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Indian Ghost Stories by S. Mukerji


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Indian Ghost Stories

"When I recovered consciousness it was broad day-light, and I was lying on the floor, with the revolver by my side. I picked it up and slowly walked out of the house with as much dignity as I could command. At the door I met one of my friends to whom I told a lie that I had seen nothing.--It is the first time that I have told you what I saw at the place.

"The Ghostly woman spoke the language of the part of the country in which the Ghostly house is situate."

The friend who told me this story is a responsible Government official and will not make a wrong statement. What has been written above has been confirmed by others--who had passed nights in that Ghostly house; but they had generally shouted for help and fainted at the sight of the ghost, and so they had not heard her story from her lips as reproduced here.

The house still exists, but it is now a dilapidated old affair, and the roof and the doors and windows are so bad that people don't care to go and pass a night there.

There is also a haunted house in Assam. In this house a certain gentleman committed suicide by cutting his own throat with a razor.

You often see him sitting on a cot in the verandah heaving deep sighs.

Mention of this house has been made in a book called "Tales from the Tiger Land" published in England. The Author says he has passed a night in the house in question and testifies to the accuracy of all the rumours that are current.

* * * * *

Talking about haunted houses reminds me of a haunted tank. I was visiting a friend of mine in the interior of Bengal during our annual summer holidays when I was yet a student. This friend of mine was the son of a rich man and in the village had a large ancestral house where his people usually resided. It was the first week of June when I reached my friend's house. I was informed that among other things of interest, which were, however, very few in that particular part of the country, there was a large Pukka tank belonging to my friend's people which was haunted.

What kind of Ghost lived in the tank or near it nobody could say, but what everybody knew was this, that on _Jaistha Shukla Ekadashi_ (that is on the eleventh day after the new moon in the month of Jaistha) that occurs about the middle of June, the Ghost comes to bathe in the tank at about midnight.

Of course, Jaistha Shukla Ekadashi was only 3 days off, and I decided to prolong my stay at my friend's place, so that I too might have a look at the Ghost's bath.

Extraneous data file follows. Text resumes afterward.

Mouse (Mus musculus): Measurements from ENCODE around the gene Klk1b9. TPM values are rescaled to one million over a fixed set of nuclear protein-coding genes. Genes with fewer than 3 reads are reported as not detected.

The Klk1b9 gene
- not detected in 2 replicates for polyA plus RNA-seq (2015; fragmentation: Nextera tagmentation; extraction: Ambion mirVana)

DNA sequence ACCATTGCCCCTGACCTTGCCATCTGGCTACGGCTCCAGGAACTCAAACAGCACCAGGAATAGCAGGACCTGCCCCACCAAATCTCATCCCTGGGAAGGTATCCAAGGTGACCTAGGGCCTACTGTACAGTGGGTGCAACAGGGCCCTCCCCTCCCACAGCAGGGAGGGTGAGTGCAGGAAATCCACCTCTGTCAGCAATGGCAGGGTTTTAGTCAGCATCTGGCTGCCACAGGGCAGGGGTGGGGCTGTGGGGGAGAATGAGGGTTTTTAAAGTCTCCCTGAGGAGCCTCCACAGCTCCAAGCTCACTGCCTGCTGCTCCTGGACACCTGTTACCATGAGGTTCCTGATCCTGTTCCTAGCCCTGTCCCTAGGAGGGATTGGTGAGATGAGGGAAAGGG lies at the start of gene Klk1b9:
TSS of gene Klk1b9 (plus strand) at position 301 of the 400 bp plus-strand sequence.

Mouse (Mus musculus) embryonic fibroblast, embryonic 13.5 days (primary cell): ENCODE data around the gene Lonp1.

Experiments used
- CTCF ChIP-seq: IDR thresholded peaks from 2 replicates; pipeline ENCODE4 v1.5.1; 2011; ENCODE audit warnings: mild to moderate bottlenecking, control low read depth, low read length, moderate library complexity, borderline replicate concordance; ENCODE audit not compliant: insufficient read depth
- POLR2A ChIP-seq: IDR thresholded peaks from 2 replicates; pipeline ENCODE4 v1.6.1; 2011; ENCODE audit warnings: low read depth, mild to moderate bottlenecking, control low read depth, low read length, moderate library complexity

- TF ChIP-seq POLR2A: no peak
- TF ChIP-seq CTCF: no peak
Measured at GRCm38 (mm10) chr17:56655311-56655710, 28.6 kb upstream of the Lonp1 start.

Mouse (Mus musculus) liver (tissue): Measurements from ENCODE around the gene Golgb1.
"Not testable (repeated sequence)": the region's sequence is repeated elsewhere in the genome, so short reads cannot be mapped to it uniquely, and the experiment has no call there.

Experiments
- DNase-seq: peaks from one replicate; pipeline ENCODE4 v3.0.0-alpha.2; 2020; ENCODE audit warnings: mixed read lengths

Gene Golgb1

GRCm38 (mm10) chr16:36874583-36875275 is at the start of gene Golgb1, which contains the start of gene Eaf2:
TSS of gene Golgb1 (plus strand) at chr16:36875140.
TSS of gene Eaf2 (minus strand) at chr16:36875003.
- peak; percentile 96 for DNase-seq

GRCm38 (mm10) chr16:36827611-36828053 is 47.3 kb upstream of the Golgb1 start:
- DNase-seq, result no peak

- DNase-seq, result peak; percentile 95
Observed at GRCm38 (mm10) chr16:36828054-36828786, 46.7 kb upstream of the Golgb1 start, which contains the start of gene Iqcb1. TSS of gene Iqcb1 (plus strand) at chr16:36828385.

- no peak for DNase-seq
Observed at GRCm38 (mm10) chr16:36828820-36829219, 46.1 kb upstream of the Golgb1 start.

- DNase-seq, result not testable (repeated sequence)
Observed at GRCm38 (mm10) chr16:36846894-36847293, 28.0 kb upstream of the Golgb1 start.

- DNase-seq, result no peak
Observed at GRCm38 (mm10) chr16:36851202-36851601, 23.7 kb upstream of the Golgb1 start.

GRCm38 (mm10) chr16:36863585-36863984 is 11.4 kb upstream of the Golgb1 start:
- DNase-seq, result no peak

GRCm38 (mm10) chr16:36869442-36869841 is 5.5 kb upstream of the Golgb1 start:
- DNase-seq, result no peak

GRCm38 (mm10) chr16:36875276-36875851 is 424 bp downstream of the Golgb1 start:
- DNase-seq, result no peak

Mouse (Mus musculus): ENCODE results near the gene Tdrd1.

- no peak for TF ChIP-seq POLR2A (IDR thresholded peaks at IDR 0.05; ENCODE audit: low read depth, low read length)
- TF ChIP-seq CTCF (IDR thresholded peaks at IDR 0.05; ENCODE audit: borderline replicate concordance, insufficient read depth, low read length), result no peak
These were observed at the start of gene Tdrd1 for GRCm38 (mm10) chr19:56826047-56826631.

On the eventful day I resolved to pass the night with my friend and two other intrepid souls, near the tank.

After a rather late dinner, we started with a bedding and a Hookah and a pack of cards and a big lamp. We made the bed (a mattress and a sheet) on a platform on the bank. There were six steps, with risers about 9" each, leading from the platform to the water. Thus we were about 4 feet from the water level; and from this coign of vantage we could command a full view of the tank, which covered an area of about four acres. Then we began our game of cards. There was a servant with us who was preparing our Hookah.

At midnight we felt we could play no longer.

The strain was too great; the interest too intense.

We sat smoking and chatting and asked the servant to remove the lamp as a lot of insects was coming near attracted by the light. As a matter of fact we did not require any light because there was a brilliant moon. At one o'clock in the morning there was a noise as of rushing wind--we looked round and found that not a leaf was moving but still the whizzing noise as of a strong wind continued. Then we found something advancing towards the tank from the opposite bank. There was a number of cocoanut trees on the bank on the other side, and in the moonlight we could not see clearly what it really was. It looked like a huge white elephant. It approached the tank at a rapid pace--say the pace of a fast trotting horse. From the bank it took a long leap and with a tremendous splash fell into the water. The plunge made the water rise on our side and it rose as high as 4 feet because we got wet through and through.

The mattress and the sheet and all our clothes were wet. In the confusion we forgot to keep our eyes on the Ghost or white elephant or whatever it was and when we again looked in that direction everything was quiet. The apparition had vanished.

The most wonderful thing was the rise in the water level. For the water to rise 4 feet would have been impossible under ordinary circumstances even if a thousand elephants had got into the water.

We were all wide awake--We went home immediately because we required a change of clothes.

The old man (my friend's father) was waiting for us. "Well you are wet" he said.

"Yes" said we.

"Rightly served" said the old man.

He did not ask what had happened. We were told subsequently that he had got wet like us a number of times when he was a youngster himself.


[2] Since the publication of the first edition "Hasting House" has been converted into an Indian Rugby for the benefit of the cadets of the rich families in Bengal.